Azerbaijan: NATO’s outpost on the Caspian Sea
On June 17 the defense minister of Azerbaijan, Colonel General Zakir Hasanov, recently a “hero” of the Great Patriotic War against what is – or was – little more than a settlement, Nagorno-Karabakh, met with Raimonds Bergmanis, a member of the Latvian delegation to the NATO Parliamentary Assembly and his nation’s former defense minister. The topic, of course, was the further military integration of the Caspian Sea nation into the thirty-nation military alliance’s global network. Azerbaijan is NATO’s main outpost on the Caspian where the military bloc intends to confront Baku’s fellow littoral states Iran and Russia.
In the past two decades NATO has assigned member states as liaison nations (Contact Point Embassies) to partner states and aspirants. The officials of the two former Soviet republics, on Russia’s northwestern and southern borders, on the Baltic and Caspian Seas, discussed bilateral and general military cooperation to assist Azerbaijan in gaining NATO interoperability. According to Azerbaijan’s Trend News, “Azerbaijani-Latvian military cooperation has been successfully implement[ed] both within NATO’s various programs and on a bilateral basis.”
“Latvia, being a NATO member, positively assesses the relations between Azerbaijan and NATO.
“Azerbaijan and NATO are actively cooperating in the field of military education. Azerbaijan has also carried out reforms in the field of military education recommended by NATO. NATO and Azerbaijan are united by the action plan signed by the sides in the field of political cooperation.”
Trend reported that Azerbaijan has sent military aircraft – two MiG-29 fighters and two Su-25 attack aircraft – to Turkey for the Anatolian Eagle 2021 air combat exercise. The two nations’ air forces operated jointly last year in the military assault against Nagorno-Karabakh.
The Anatolian Phoenix-2021 air force exercise was just completed in Turkey as well, with the participation of forces from Azerbaijan, the U.S., Qatar, Slovakia and the Turkish Republic of Northern Cyprus. The last is particularly noteworthy, as the U.S. participating jointly with the air force of the unrecognized Turkish puppet state in military drills is a clear signal to the Republic of Cyprus. After Turkish President Recep Tayyip Erdoğan’s appearance in conquered Nagorno-Karabakh territory the day after he left the NATO summit in Belgium, the government in Nicosia should be on the alert for the next Turkish “war of liberation.”
On June 16 the Azerbaijani press ran a story stating, “The North Atlantic Treaty Organization collectively believes that the Armenian-Azerbaijani conflict [of last year] ended as a result of the military defeat of Armenia and the return of the liberated territories to the jurisdiction of Baku,” in comments attributed to a Russian political analyst. That appears to be a fairly plausible appraisal of NATO’s position.
The article cited above also stated, “Commenting on the fact that the statement following the NATO summit in Brussels did not mention the conflict as a threat to Europe’s security, the analyst noted that not only the alliance member states, but the rest of the world recognized this fact.” That, also, seems an accurate interpretation of events. For as NATO in no manner reproached Baku for its war of aggression or NATO member Turkey’s integral role in waging it, NATO in fact has sanctioned it.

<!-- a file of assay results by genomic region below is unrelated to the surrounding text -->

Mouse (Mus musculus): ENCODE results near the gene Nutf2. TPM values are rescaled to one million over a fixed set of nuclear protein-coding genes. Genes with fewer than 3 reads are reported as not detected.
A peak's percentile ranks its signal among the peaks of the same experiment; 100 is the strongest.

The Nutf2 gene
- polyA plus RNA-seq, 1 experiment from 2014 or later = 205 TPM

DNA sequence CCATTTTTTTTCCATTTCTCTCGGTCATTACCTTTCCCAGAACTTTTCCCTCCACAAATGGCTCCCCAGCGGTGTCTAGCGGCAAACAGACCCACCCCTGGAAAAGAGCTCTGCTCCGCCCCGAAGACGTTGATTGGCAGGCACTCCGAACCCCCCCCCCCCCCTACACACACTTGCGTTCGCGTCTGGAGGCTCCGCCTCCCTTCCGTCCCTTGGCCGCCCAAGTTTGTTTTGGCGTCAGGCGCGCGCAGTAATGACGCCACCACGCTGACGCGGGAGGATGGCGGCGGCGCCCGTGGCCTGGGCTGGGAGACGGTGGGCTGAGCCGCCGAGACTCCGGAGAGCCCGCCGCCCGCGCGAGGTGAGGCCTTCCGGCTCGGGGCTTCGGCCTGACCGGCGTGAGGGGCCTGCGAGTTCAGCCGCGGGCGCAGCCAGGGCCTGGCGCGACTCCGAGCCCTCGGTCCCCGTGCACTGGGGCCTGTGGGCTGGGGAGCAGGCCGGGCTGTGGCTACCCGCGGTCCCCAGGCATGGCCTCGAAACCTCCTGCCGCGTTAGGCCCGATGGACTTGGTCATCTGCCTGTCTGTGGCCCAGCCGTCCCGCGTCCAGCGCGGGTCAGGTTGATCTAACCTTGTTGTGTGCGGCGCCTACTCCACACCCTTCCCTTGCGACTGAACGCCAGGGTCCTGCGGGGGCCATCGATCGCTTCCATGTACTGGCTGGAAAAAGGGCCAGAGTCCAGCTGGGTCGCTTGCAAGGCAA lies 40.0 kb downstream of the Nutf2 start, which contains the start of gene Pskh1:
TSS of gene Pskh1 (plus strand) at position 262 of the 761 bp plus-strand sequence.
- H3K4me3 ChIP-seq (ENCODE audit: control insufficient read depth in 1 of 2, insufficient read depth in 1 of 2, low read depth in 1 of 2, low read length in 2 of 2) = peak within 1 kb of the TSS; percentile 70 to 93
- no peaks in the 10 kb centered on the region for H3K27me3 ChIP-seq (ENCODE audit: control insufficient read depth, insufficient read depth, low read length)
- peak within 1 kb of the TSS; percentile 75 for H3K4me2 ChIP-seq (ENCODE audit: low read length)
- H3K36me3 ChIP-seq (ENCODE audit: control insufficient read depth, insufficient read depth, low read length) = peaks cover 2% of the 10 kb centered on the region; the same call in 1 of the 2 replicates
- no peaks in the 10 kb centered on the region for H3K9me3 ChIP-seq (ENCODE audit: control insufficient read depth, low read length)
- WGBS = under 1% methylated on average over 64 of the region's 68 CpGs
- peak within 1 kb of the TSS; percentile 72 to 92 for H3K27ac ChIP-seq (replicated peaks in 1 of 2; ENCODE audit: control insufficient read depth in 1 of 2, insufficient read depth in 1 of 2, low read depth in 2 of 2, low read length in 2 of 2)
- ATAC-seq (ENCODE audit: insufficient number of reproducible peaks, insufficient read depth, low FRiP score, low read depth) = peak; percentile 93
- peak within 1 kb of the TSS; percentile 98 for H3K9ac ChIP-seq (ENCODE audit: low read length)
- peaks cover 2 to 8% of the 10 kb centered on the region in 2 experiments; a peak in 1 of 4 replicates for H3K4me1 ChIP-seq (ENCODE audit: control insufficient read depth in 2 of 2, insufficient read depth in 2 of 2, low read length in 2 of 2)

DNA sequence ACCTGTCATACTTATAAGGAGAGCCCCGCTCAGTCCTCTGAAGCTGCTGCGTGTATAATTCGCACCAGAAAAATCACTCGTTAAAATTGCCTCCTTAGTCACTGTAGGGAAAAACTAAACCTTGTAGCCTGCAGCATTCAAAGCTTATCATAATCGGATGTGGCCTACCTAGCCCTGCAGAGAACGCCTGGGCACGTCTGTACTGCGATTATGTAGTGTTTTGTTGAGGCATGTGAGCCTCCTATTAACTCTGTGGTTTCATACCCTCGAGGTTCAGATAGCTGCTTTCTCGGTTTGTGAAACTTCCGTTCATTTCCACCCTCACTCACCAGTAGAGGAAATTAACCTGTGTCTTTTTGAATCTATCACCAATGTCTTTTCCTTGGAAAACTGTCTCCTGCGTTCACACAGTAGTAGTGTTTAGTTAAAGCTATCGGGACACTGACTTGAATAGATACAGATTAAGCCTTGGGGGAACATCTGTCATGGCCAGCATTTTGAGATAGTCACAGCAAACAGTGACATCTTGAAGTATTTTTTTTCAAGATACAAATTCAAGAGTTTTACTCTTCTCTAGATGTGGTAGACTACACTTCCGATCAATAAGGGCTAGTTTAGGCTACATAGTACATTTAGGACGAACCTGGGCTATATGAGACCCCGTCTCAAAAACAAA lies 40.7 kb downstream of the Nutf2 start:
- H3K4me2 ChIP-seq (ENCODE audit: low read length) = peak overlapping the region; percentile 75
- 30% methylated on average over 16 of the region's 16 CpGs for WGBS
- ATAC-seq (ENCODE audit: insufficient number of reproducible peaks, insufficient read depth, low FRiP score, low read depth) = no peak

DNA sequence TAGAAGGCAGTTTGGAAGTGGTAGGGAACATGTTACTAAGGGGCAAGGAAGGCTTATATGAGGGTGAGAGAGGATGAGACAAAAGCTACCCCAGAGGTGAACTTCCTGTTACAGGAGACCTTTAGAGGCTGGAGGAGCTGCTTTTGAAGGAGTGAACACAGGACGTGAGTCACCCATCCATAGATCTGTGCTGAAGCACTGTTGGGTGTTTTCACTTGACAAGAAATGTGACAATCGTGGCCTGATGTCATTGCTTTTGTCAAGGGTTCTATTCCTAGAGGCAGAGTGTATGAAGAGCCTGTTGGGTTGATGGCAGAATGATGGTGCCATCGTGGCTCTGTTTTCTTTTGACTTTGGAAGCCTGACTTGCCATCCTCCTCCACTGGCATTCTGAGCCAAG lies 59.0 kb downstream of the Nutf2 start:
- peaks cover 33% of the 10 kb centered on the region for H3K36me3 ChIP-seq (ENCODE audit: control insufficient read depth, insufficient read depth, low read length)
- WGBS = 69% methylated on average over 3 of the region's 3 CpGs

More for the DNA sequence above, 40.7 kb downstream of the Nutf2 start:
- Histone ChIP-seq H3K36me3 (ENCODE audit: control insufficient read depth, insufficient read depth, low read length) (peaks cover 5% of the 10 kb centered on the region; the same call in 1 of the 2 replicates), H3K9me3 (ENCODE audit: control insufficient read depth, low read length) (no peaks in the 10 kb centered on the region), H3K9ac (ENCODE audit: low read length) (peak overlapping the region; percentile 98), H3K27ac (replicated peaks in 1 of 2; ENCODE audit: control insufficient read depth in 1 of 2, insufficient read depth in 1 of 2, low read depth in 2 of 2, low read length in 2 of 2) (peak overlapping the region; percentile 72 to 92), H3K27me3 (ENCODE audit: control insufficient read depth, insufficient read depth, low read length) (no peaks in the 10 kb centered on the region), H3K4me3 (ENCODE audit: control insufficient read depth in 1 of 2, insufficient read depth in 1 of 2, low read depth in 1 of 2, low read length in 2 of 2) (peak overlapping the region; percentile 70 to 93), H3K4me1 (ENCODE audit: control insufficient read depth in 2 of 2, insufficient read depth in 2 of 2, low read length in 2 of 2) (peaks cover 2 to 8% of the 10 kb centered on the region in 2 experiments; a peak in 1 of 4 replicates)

The war against the tiny nation of Nagorno-Karabakh and Armenia, which is by no means over, is in fact another NATO proxy war, as are those in Syria, the Donbass and Mali.
On June 16 it was reported that James Appathurai, the NATO Secretary General’s Special Representative for the Caucasus and Central Asia, spoke at an international conference titled Azerbaijan’s Contribution to Euro-Atlantic Peace and Security, and made this comment – as Nagorno-Karabakh territory has been seized by Azerbaijan and Turkey (which has mentioned building a military base there) and Azerbaijani troops remain on Armenian soil:
“We support the territorial integrity, political independence and sovereignty of the countries of the region. We want to see stability, peace and development in the South Caucasus, as well as good relations between the three countries of the region. The relations between Azerbaijan and Georgia are especially commendable….”
On June 17 the deputy defense minister of Azerbaijan, Air Force Commander Ramiz Tahirov, met with Pakistani Air Vice Marshal Tariq Zia to discuss strengthening cooperation between the two nations’ air forces. The Azerbaijani defense chief thanked his military counterpart for training Azerbaijani pilots at the Pakistan Air Force Academy, and was paraphrased as saying, “the development of cooperation in the military aviation sphere and ties between the Air Forces contribute to further strengthening the Azerbaijani and Pakistani armies’ combat capability.”
The two sides praised what was identified as a strategic partnership. Trend added this paragraph to its report of the meeting between the two air force commanders:
“During the 44-day war with Armenia in 2020, Pakistan was among the first countries voicing political support for Azerbaijan. Pakistan also supports Azerbaijan in the restoration of the country’s liberated territories.”
In fact there’s evidence that Pakistan provided direct support for last year’s war. Azerbaijan’s increased cooperation with Islamabad parallels that of its “one nation, two states” partner Turkey.
Closer Turkish-Pakistani political and military collaboration doesn’t bode well for Afghanistan. Or Tajikistan. Or India. Or Russia. Or China. Or Iran. It is a catastrophe for Armenia.